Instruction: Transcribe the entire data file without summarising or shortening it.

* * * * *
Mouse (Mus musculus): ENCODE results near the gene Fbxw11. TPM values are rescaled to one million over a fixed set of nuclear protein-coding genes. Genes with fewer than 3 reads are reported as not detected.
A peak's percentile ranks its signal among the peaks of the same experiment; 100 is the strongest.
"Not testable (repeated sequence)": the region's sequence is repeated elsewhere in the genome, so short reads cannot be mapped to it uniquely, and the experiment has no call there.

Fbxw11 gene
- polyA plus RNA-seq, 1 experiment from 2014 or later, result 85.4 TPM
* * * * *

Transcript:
Mouse (Mus musculus): ENCODE results near the gene Fbxw11. TPM values are rescaled to one million over a fixed set of nuclear protein-coding genes. Genes with fewer than 3 reads are reported as not detected.
A peak's percentile ranks its signal among the peaks of the same experiment; 100 is the strongest.
"Not testable (repeated sequence)": the region's sequence is repeated elsewhere in the genome, so short reads cannot be mapped to it uniquely, and the experiment has no call there.

Fbxw11 gene
- polyA plus RNA-seq, 1 experiment from 2014 or later, result 85.4 TPM